At the age of 14, Noah drew a comic strip for the paper’s children’s page. At around the same time, Noah joined the Betar youth movement. He sketched caricatures of a rising young leader, Menachem Begin, and other Revisionists who spoke to his group.

When the Nazis came to power in 1933, the elder Birzowski lost his job with the German firm. Early the following year, he moved with his wife and only child to Palestine. There, the teen-ager joined the underground Irgun Z’vai Leumi, and then the Haganah, which assigned him to work as an auxiliary policeman during the Arab riots of 1936-39.

Augmenting his military work, he got a job as a commercial artist with a Tel Aviv advertising agency. At the same time, he began drawing political cartoons and caricatures for the Hebrew dailies HaBoker and Ha’aretz, and from 1940 on, for the English-language Palestine Post (now the Jerusalem Post), where his first cartoon celebrated the Greek resistance against Mussolini’s invading troops.

An editor felt that the signature “Birzowski” was too cumbersome and suggested the initials B.I., a biblical abbreviation for Ben-Israel, “son of Israel.”

He liked the idea and became “Bee.”

Also in 1940, he met and married Marian, a young immigrant from South Bend, Ind., who was working as secretary at the King David Hotel for the British 9th Army. When the British needed an interpreter who knew Polish, English and Hebrew, Marian recommended her husband.

Marian Bee’s parents had returned to the United States, and as Rommel’s Nazi troops neared the Suez Canal, the worried parents urged their daughter and son- in-law to join them in Los Angeles. After an 86-day journey aboard an Egyptian ship, the Bees arrived in New York and then traveled by bus to California.

Bee unsuccessfully sought employment as an animator at the Walt Disney Studio, which was known for not hiring Jews. He also tried Metro Goldwyn Mayer Studios.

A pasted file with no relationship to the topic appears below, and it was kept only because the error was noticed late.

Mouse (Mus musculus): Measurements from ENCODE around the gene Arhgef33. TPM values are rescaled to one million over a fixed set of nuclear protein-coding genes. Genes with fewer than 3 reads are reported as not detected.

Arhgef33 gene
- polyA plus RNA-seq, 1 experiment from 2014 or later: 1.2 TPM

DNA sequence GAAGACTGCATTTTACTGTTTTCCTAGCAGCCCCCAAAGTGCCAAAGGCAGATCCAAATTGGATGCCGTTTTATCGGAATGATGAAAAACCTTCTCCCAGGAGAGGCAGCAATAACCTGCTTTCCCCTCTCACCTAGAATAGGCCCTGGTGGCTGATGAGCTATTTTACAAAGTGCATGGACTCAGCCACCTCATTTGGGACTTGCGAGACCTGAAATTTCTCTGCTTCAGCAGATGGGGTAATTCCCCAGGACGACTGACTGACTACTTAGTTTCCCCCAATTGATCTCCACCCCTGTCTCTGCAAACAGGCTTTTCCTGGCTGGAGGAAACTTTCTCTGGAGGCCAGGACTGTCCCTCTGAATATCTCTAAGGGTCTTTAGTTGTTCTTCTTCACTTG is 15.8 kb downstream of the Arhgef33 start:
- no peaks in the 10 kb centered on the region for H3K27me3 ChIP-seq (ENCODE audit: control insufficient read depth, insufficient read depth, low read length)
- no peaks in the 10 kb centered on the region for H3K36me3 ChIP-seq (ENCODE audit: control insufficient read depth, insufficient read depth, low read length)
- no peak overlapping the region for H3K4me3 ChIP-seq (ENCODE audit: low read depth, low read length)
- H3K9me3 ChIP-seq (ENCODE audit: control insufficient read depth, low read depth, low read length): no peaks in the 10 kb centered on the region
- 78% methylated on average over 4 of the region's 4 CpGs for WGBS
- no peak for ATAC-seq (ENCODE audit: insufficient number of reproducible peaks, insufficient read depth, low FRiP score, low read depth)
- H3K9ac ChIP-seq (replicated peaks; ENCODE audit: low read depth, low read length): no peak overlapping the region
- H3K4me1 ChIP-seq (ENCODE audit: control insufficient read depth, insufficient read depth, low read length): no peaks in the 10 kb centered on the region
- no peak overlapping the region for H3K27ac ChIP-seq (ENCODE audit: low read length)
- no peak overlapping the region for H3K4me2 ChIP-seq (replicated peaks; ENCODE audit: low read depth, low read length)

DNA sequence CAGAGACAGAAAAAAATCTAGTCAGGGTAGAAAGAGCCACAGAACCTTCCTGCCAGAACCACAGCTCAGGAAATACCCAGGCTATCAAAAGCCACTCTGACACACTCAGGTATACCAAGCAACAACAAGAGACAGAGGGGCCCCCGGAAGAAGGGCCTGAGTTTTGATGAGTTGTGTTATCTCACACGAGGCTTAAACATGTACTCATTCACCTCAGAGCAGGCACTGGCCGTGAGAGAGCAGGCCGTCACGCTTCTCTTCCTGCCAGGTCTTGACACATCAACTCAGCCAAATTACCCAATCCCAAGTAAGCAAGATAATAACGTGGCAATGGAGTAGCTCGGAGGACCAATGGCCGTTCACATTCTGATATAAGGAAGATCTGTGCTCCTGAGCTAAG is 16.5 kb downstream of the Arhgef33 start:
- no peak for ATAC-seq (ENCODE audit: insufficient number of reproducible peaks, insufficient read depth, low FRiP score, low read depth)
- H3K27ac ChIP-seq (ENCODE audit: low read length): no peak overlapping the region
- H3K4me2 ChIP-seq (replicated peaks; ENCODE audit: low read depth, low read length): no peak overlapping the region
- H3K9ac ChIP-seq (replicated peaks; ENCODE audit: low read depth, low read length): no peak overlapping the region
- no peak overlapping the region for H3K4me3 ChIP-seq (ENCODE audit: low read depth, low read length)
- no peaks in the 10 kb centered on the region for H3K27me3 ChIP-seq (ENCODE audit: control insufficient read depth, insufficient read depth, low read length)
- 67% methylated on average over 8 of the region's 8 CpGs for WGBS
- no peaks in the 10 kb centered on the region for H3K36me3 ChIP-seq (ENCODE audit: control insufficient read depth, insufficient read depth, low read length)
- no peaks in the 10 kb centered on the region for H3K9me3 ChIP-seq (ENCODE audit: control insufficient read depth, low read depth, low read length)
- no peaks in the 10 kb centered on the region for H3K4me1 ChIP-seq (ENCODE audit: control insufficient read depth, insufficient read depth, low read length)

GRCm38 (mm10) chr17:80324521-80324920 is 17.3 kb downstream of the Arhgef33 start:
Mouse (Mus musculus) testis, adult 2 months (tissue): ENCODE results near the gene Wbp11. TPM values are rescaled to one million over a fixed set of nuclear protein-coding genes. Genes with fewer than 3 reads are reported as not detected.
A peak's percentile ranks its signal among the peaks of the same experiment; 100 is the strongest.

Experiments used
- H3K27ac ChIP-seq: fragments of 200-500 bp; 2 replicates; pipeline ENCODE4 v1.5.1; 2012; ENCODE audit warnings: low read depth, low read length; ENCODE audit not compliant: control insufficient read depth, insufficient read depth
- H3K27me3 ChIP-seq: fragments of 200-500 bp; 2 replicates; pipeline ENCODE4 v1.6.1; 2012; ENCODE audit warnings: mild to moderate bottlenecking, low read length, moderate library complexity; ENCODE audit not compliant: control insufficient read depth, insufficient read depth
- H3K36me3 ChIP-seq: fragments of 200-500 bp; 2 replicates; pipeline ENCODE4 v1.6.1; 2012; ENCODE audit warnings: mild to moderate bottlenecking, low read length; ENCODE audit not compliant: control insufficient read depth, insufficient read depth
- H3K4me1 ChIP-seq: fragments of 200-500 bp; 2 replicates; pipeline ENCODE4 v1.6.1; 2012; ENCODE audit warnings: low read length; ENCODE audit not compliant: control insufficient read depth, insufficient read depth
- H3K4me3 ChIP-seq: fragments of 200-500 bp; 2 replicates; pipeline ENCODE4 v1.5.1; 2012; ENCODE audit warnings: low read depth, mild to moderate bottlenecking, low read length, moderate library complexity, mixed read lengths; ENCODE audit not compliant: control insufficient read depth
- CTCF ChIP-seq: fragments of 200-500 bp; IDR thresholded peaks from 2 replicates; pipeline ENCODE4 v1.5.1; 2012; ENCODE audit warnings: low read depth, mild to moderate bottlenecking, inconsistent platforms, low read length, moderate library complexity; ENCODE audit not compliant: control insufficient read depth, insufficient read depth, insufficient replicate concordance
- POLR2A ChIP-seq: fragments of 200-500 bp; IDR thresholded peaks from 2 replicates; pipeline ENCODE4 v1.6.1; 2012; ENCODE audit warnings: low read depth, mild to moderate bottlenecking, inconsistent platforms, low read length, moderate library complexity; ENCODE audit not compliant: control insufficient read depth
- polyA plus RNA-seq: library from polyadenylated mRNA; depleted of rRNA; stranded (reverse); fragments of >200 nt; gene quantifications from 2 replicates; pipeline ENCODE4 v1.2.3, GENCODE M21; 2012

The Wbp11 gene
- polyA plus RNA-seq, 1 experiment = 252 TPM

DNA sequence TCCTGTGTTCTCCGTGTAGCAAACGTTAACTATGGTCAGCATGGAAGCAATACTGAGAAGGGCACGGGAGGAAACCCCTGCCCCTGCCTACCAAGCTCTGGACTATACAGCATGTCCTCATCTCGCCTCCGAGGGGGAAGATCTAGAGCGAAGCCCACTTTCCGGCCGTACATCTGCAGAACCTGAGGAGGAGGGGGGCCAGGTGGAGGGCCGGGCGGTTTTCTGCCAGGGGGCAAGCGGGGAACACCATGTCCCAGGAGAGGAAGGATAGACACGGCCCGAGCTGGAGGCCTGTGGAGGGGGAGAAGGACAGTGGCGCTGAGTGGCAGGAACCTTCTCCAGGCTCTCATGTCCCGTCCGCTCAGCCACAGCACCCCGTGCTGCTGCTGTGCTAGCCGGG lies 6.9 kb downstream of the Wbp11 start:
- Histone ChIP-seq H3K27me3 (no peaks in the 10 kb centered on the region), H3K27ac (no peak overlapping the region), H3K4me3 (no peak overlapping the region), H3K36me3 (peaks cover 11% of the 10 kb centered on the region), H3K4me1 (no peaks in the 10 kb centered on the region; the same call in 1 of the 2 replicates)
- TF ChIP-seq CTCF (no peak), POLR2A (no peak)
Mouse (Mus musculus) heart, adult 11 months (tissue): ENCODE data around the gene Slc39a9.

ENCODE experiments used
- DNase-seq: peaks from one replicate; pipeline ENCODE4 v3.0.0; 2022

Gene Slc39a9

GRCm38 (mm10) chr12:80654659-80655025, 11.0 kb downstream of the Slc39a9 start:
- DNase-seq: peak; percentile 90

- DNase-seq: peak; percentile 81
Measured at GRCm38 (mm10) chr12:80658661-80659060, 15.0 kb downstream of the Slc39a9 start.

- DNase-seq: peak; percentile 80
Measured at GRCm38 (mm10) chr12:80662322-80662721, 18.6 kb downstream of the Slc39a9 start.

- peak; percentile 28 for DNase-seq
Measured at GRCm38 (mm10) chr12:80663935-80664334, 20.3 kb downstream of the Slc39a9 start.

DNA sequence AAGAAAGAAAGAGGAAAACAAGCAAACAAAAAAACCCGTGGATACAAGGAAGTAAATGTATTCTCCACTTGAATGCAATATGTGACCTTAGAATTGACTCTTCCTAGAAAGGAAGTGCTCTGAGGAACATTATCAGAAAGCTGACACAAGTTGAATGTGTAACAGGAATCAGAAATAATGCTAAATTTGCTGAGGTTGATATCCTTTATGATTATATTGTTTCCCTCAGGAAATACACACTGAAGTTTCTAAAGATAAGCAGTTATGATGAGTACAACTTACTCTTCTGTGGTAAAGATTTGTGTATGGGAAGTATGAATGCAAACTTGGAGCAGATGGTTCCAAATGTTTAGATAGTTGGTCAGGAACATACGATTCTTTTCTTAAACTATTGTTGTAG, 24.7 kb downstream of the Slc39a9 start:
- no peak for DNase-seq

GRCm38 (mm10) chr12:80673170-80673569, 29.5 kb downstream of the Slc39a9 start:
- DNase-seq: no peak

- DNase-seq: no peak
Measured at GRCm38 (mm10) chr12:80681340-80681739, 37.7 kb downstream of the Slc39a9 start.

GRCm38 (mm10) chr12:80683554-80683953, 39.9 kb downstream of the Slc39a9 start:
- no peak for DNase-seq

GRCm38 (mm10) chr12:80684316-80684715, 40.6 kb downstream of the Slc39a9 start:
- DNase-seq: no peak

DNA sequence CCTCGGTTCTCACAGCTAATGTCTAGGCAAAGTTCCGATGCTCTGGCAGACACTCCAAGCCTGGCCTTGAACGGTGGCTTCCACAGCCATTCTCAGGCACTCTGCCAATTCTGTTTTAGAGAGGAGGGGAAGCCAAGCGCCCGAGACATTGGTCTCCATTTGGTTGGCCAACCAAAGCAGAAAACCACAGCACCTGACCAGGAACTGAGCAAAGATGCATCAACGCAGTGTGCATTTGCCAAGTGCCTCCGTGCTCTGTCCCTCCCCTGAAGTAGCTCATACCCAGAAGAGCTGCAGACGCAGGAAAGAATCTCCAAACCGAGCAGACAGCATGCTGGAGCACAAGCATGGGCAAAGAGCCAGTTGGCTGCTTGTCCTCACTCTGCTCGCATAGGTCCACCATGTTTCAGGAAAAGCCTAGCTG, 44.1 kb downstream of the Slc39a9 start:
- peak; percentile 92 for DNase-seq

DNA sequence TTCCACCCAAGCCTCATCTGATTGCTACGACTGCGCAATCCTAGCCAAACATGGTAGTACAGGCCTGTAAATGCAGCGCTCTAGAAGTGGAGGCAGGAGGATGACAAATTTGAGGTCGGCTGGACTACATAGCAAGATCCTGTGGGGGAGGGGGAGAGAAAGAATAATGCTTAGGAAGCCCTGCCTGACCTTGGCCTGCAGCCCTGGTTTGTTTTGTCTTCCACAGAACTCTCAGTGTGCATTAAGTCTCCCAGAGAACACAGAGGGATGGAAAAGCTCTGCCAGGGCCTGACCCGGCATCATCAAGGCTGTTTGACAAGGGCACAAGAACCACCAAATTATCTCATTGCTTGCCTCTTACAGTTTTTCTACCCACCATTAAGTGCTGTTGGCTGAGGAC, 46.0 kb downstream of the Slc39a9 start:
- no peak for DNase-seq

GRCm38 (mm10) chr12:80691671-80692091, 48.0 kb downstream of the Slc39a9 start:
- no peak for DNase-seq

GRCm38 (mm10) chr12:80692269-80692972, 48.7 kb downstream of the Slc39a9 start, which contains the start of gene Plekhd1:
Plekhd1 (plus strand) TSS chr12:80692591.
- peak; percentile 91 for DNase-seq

Unsuccessful, they left for New York, where he was hired by a job agency for a group of trade magazines which was later taken over by McGraw-Hill. He stayed on for 33 years.

Over a 32-year span, Bee’s weekly cartoon became a fixture in the Anglo-Jewish press. About 75 percent of his cartoons dealt with Israel and the Middle East, and the remainder mainly with American Jewish problems.

Bee acknowledged that his cartoons were influenced by his own political perspective, which he described as “center, leaning to the right.” Sometimes, his cartoons elicited strong protests, such as one, “Final Solutions,” with one panel showing a death camp smokestack, the other a church wedding, labeled “Intermarriage.”

When Bee retired from McGraw-Hill, he continued to send his cartoons to New York from Los Angeles via express mail. In late 1991, he resigned as official JTA cartoonist, but agreed to provide 12 cartoons a year.

He published four books, “Faces of Tel Aviv” (1939), followed by three collections of his JTA cartoons: “In Spite of Everything” (1973), “The Impossible Takes a Little Longer” (1983) and “Israel at 40: Years of Triumphs, Trials & Errors” (1988).

He was at work on his fifth book at the time of his death.

In 1987, his colleagues in the American Jewish Press Association established the annual “Noah Bee Award for Excellence in Editorial Cartooning” to encourage new talent to follow in his large footsteps.

(JTA staff writer Susan Birnbaum in New York contributed to this obituary.)